Kirito & Asuna

Kirito & Asuna


Summary:

Sword Art Online was written by Kawahara Reki and illustrated by Hazuki Tsubasa. It tells the story of ‘Sword Art Online’ (SAO) a virtual reality MMORPG (Massively Multiplayer Online Role-Playing Game) released in 2022. The game uses a virtual reality helmet called ‘Nerve Gear’ to simulate the gamers’ senses through signals sent straight to their brains. This allows players to control their avatars in the game using only their minds.

On the release of the game, players log into SAO only to discover they do not have the ability to log out. They are then told by Akihiko Kayaba – the game’s creator – that they will need to complete the 100 floor tower to return to the real world again. They are also informed that if they die in game they also die outside the game as well. Survival suddenly becomes imperative in the digital world.

The main story arc focuses on the protagonist Kirito – a beta tester of SAO  – who sets up as a solo player in order to conquer the game alone.  Along the way he becomes friends with Asuna, a mysterious heroine and sub leader of the infamous guild “Knights of the Blood”. The two eventually team up both romantically and in battle to defeat the game.


First Impressions:

Looking at the art style of SAO it is quite ‘cutesy’ looking, which lightens the dark nature of the series (being trapped in a game that could kill you).  I also think Kawahara Reki wrote Kirito to be relatable to the audience and almost a stereotypical archetype of a video gamer (Keeps to themselves, awkward, and of course, competitive).

SAO cuteSAO cute 2


What I liked:

I really liked the way the characters had relatable traits and we wanted them to succeed in their mission to fight against the game and get back to the real world.  Not only did the characters have relatable traits, but there were awkward relatable scenes as well. You’ll see what I mean here….

SAO embarrass SAO embarrass 2 SAO embarrass 3

I also liked that the fact that whilst they were in the game, the distance between reality and the virtual world was blurred, for example the fact they still needed to eat and sleep in the game, and the skills gained also varied from everything between combat and domestic.


 What I disliked:

I really can’t think of anything that I particularly disliked about the manga. Whether that’s because I am already biased to really liking the anime (one of the top rated shows on my Netflix account) or the characters. In general there was nothing that stood out to me as bad.


Another WTF moment?!:

In chapter 8 I discovered a weird moment at the beginning of the chapter that made reference to the anime. This was a bit of a WTF because it made me question whether the anime was happening within the games’ universe or if something  had been added in by the translators to remind readers about the anime. (See the pages below below and make up your own mind).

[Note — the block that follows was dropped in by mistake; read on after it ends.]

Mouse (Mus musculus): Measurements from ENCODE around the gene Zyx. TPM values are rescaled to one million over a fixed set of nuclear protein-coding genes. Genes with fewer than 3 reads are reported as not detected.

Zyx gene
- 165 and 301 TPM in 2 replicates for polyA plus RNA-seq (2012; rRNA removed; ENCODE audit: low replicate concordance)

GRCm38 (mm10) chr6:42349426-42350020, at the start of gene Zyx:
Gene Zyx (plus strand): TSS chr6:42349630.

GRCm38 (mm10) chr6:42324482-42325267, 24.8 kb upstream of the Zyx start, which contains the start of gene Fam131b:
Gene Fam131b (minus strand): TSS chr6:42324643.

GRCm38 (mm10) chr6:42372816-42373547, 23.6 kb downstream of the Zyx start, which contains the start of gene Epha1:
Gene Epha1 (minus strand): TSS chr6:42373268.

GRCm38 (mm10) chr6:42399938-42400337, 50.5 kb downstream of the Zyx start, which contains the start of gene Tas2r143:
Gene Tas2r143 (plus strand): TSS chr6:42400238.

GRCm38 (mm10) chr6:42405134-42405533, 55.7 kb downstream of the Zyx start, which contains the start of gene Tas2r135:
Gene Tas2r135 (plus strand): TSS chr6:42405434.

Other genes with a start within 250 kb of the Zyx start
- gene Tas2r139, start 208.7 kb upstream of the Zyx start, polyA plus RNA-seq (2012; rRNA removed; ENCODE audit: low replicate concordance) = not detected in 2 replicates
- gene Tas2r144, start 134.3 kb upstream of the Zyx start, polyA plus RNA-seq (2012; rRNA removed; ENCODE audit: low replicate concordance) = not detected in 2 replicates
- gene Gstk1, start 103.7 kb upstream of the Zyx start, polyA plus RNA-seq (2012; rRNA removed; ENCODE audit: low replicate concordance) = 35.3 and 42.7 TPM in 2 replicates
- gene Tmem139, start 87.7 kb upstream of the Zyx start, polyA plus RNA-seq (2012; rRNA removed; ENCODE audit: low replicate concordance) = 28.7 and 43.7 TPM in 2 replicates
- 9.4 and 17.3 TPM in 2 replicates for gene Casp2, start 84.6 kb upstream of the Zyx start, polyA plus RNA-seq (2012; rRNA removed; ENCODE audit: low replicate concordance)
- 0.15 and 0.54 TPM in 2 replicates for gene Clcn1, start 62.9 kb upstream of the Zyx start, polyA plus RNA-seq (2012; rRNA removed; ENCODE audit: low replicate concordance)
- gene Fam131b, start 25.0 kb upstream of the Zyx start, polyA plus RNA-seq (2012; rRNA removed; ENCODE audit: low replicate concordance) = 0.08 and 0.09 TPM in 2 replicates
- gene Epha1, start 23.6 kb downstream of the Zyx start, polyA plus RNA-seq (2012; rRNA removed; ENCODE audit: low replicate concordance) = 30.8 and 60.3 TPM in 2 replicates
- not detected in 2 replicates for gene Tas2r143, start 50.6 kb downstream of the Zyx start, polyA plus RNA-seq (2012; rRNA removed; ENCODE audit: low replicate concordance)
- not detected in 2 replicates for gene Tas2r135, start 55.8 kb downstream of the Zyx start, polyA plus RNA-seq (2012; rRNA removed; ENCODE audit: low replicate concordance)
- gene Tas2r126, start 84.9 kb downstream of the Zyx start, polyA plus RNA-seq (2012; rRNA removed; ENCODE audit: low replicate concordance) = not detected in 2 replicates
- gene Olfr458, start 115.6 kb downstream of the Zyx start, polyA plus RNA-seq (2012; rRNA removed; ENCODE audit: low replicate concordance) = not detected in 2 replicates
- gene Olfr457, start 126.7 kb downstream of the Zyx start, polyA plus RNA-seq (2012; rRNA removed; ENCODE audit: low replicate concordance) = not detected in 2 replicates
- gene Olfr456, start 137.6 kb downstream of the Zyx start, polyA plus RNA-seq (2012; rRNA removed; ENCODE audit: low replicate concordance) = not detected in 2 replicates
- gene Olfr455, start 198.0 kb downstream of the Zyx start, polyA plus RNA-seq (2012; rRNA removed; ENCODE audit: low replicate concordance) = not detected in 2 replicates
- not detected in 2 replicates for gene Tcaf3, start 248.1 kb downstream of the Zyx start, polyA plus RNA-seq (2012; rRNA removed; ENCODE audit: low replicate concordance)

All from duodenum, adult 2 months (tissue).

SAO anime SAO anime2 SAO anime3


How did it compare to the anime:

The main arc of the Sword Art Online manga focused heavily on the relationship between Kirito and Asuna and skipped a lot of the long battle scenes we see in the anime. I did also notice after reading a few chapters of the Sword Art Online: Progressive manga that there was more Asuna backstory and more information was revealed in the anime earlier on in the series, such as the meeting with the top SAO players. Also, a major part of the anime that was skipped in the original manga chapters was the Yui arc that focuses on the NPC (Non playable character) AI within the game that almost becomes a surrogate daughter to Kirito and Asuna.


 Overall Opinion:

Whilst I did enjoy reading the manga, overall I think I preferred the anime to the manga as it was a lot more action-packed and visually interesting. Once again, I am being sucked into wanting to keep reading more of the series. From what I’ve researched there are four main stories of the manga (SAO, SAO: Fairy Dance, SAO: Progressive and SAO: Girls Ops). I think I will probably read the other stories at some point, when I get round to it!


Written by marketing whizzkid Jess Hardcastle.

Check out Cosmic Anvil’s original manga series ‘Age of Revolution’ in print here and digitally on Comixology.


6 Kids Cartoons Adventure Time Fans Should Be Watching

It’s a cartoon special this week! Thirsty for more adventure? More wackiness? More epicosity? This week we’re taking a break from the world of comics and manga recommendations to count down our top 6 (because 5 just wasn’t enough…) kids cartoons – other than Adventure Time – that you should really be watching right now:

Bravest Warriors

Bravest Warriors

  1. Bravest Warriors

Channel: You Tube/Cartoon Hangover

Creator: Pendleton Ward

If you’re already an Adventure Time fan, then Bravest Warriors is a pretty easy sell when you realise that they share the same creative talents of Pendleton Ward. Set in the year 3085, the show revolves around Ward’s version of the Teen Titans as they travel around weird and wonderful parts of the universe having weird and wonderful adventures. Although it is aimed at a more mature audience than Adventure Time – with references to beer and a cheeky elf named, um, ‘Wankershim’ – it still feels very much like a kid’s show at heart, full of adorable creatures, punchy slang, bizarre plot lines, and heavy emphasis on friendship and emotion.

The beauty of Ward’s distinctive storytelling method is that events unfold in a seemingly random way on the surface, but upon closer inspection clearly rely on their own internal logic, with the seeds for overarching story arcs hinted at way before they come to fruition. That feeling of ‘randomness’ makes each episode wonderfully unpredictable, fresh, and organic.